Overdue and Ella Grey

Skip to: Overdue, A Song for Ella Grey

Continuing the catch-up of what’s been showing since fringe season, September got started with two concurrently-running fortnight-long plays. One was a relatively safe mainstream play in a theatre often used for new and experimental work, and the other was a very experimental piece in a theatre best known for safer bets. So let’s get to it and see what was on offer.

Overdue

3-20jack2028benjamin20michael20smith29202620beth2028rosie20stancliffe29So, starting with Alphabetti Theatre, this play took the highly prestigious slot of the opening piece for the brand-new venue. With this standing to set expectations for a lot of Alphabetti first-timers, a lot of responsibility was entrusted to co-producers Coracle Arts. But it was a good bet to take, because Arabella Arnott’s play had a very promising opening at the Gala’s scratch night, due in part to Rosie Stancliffe in the lead role of Beth. She has shone in every role I’ve seen her in, and even if the play itself doesn’t work out, she’s always added to it. Continue reading

How did they get to this point?

How Did We Get To This Point? was a gamble to the point of sheer recklessness. But it paid off and Alphabetti’s alternative Christmas show is the best thing they’ve done.

Picture on wall: man holding sign saying "Keep your coins, I want change"How did Alphabetti Theatre get to this point? Their end-of-year production was very much a hastily-arranged Plan C. The original plan fell through when another theatre nabbed the writer they intended to commission. Then the next idea, to do a plan based on talking to Leave voters about the why they voted, but they wouldn’t come forward. (More on that subject another day.) With December looming, by this point one would normally be in damage control mode, forgetting hopes of a ground-breaker and settling for something merely okay. Anyway a plan was made to sort-of revive How Did I Get To This Point?, a play they once did as a studio production at Live Theatre a few years back.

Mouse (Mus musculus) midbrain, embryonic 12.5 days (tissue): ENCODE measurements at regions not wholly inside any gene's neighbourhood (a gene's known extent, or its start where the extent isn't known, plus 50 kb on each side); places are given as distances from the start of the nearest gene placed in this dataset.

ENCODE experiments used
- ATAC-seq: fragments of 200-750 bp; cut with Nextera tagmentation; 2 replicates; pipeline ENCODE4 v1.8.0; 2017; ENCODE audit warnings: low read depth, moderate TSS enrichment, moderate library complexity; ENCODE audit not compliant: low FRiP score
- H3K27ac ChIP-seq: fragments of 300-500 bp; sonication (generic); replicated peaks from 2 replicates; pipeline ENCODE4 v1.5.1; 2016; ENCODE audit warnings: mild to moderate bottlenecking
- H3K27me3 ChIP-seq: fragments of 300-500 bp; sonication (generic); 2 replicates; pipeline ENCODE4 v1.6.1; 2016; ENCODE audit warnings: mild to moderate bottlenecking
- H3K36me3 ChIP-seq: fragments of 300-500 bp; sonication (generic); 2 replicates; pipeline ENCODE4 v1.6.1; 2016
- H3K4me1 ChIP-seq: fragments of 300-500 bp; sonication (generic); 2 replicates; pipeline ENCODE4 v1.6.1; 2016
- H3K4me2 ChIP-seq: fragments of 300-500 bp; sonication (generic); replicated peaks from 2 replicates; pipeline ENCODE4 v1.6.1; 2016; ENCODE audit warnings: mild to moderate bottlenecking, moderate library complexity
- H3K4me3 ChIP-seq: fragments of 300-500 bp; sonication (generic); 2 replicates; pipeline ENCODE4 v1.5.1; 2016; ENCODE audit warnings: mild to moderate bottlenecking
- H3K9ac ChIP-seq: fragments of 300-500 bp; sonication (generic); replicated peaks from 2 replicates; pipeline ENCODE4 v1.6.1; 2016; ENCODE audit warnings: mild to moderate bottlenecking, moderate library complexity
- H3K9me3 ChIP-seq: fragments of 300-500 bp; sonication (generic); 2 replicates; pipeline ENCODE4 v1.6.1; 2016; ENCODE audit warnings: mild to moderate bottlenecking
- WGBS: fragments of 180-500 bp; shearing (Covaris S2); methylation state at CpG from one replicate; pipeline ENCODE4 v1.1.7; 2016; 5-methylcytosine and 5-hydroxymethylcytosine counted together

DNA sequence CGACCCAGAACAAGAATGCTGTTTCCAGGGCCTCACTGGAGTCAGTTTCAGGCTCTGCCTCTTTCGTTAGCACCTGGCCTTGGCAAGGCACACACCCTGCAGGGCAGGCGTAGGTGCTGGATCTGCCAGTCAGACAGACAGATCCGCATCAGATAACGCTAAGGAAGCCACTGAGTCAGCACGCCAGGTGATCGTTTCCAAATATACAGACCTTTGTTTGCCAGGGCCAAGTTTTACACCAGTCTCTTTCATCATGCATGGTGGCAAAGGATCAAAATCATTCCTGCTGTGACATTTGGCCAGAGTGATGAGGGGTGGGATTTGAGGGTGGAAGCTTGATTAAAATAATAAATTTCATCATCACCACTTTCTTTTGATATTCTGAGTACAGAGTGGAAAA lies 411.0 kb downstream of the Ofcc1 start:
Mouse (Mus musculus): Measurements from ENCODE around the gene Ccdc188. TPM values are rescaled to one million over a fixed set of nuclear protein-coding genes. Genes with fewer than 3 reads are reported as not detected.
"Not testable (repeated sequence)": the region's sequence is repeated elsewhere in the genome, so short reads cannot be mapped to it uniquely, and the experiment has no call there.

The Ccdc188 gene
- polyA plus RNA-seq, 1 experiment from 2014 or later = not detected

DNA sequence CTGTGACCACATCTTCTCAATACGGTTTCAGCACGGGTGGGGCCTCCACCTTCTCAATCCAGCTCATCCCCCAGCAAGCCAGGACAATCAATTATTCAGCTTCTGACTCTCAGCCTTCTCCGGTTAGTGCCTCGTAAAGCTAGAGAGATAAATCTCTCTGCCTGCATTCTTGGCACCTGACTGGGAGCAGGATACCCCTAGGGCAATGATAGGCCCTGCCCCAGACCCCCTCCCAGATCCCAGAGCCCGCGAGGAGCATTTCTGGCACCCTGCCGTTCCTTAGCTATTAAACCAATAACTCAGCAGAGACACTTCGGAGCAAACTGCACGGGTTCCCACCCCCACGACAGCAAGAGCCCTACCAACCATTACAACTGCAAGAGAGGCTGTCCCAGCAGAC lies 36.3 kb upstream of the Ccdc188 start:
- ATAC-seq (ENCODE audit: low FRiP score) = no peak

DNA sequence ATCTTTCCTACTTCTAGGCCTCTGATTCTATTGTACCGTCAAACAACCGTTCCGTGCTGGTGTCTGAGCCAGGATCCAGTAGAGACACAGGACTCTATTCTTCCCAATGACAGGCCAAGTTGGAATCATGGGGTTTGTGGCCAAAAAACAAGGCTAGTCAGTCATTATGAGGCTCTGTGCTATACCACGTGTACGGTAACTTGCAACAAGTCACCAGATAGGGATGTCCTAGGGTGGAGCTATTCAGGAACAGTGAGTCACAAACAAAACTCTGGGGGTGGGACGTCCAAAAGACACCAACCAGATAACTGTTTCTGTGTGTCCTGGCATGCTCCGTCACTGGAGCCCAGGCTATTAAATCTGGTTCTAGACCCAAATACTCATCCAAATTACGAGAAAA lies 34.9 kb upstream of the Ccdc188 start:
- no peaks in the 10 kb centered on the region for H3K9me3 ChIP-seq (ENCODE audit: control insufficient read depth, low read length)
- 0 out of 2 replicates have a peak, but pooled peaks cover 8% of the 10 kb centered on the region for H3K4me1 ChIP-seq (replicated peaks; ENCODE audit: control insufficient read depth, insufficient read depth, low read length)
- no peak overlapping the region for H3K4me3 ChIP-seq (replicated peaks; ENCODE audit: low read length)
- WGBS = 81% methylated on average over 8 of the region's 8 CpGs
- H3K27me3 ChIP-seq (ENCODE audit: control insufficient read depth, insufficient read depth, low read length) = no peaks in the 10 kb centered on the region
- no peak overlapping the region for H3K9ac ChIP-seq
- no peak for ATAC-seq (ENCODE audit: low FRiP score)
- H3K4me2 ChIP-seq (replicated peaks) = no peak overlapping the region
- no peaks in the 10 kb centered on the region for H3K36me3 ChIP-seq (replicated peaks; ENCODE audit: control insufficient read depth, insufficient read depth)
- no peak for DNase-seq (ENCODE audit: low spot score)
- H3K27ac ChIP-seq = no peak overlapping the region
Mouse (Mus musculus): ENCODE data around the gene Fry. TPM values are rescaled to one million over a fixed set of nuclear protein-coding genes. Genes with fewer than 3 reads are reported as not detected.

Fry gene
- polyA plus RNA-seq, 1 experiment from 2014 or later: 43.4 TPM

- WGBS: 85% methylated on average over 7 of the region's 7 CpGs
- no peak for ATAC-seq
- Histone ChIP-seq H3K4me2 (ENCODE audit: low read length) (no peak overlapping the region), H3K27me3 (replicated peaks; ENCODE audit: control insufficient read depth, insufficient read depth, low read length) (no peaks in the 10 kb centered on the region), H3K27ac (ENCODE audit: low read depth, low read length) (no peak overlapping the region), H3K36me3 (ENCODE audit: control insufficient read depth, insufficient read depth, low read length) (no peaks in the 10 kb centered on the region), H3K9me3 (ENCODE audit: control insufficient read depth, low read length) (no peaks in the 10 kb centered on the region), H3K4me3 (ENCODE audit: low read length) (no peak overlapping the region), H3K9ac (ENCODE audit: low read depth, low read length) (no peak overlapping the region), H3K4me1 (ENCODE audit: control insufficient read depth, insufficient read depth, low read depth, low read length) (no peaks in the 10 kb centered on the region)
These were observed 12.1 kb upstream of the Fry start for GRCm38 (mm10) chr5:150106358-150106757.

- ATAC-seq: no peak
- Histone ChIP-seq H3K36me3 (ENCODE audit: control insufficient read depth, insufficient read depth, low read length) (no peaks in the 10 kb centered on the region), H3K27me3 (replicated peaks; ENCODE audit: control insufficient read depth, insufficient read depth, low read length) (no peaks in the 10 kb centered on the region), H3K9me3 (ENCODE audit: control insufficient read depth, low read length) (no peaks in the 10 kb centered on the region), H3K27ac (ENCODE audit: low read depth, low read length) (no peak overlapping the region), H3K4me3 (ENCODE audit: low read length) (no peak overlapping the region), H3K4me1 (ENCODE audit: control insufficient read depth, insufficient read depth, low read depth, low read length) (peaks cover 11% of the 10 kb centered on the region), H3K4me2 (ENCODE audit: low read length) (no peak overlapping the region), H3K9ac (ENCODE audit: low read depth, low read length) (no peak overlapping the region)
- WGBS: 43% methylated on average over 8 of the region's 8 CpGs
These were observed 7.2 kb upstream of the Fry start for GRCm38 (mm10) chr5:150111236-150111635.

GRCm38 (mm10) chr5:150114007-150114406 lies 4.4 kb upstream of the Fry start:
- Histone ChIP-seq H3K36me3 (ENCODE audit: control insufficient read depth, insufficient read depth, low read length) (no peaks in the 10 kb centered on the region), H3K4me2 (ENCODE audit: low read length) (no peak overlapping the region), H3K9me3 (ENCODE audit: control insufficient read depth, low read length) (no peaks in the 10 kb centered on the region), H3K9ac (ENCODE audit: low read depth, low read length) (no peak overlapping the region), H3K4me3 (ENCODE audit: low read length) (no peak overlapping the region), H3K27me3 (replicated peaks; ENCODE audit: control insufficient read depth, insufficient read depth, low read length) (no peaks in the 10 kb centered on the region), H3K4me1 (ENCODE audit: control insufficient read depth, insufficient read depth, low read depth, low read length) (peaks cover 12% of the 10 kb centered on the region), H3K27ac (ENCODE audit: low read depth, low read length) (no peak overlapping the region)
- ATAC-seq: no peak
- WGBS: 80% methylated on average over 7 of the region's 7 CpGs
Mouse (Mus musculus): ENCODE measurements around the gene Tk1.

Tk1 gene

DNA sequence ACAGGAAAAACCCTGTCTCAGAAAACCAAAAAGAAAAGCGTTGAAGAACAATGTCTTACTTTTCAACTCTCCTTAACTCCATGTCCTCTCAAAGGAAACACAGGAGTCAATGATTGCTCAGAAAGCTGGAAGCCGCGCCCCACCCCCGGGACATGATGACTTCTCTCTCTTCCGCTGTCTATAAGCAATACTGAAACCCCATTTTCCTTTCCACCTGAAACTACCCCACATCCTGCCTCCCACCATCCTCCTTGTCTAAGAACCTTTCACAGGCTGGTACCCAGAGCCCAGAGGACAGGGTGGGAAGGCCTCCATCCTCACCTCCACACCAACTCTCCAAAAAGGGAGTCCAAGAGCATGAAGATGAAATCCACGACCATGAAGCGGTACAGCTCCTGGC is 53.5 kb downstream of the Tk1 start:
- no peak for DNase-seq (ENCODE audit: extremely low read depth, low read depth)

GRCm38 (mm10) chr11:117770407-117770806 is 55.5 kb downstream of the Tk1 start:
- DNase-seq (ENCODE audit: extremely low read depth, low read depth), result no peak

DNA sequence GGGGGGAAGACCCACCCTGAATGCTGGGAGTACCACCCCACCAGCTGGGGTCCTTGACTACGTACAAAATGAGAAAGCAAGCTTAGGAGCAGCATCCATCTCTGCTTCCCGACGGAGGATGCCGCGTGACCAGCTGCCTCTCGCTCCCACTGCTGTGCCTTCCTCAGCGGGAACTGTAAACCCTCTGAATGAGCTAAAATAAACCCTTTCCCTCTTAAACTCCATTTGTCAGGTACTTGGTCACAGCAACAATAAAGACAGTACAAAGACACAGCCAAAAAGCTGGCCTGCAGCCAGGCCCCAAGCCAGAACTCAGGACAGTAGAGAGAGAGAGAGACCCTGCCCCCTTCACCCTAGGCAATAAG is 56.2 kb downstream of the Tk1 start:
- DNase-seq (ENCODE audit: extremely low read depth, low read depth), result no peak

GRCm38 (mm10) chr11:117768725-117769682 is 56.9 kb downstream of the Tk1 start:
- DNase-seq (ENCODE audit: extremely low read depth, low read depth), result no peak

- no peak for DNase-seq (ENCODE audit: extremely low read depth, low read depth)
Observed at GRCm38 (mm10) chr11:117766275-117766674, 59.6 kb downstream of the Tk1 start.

It’s not often I know the background to a play in this much detail. The reason I know this one is that the history of Alphabetti Theatre, up to and including the production of the play, is the story of the play itself, interspersed with stories of homeless people. By this point, loads of red flags ought to have been flying. Self-indulgence and self-referencing is difficult to pull off, and doubly difficult if you’ve decided to do this at the last moment. This could have been a disaster.

And what do you know? Against all odds, How Did We Get To This Point? is the best thing they’ve ever done in this theatre. Continue reading

Alphabetti in May: Frank Sumatra, The Frights, Your Ever Loving

So, just before my Brighton Fringe reviews come rolling in, there’s just time to catch up with the latest offerings from the north-east’s fringe venue, Alphabetti Theatre. They’ve been having a busy month centred around a straight swap with Theatre N16 in London. First they showed their very first play shown at the current venue, whilst their very first in-house play showed in London at the same time. Then they swapped round. In the latter case, it was part of a double-bill with a choice of a second half: either another play from N16, or two “response plays”. I went for the first choice as I’ve never been convinced by the concept of response plays, although to be honest, my choice was largely dictated by the fact that was the only time I could see it.

This is going to have to be some speedy reviews and I’m typing this an my train to London, so let’s get started. Continue reading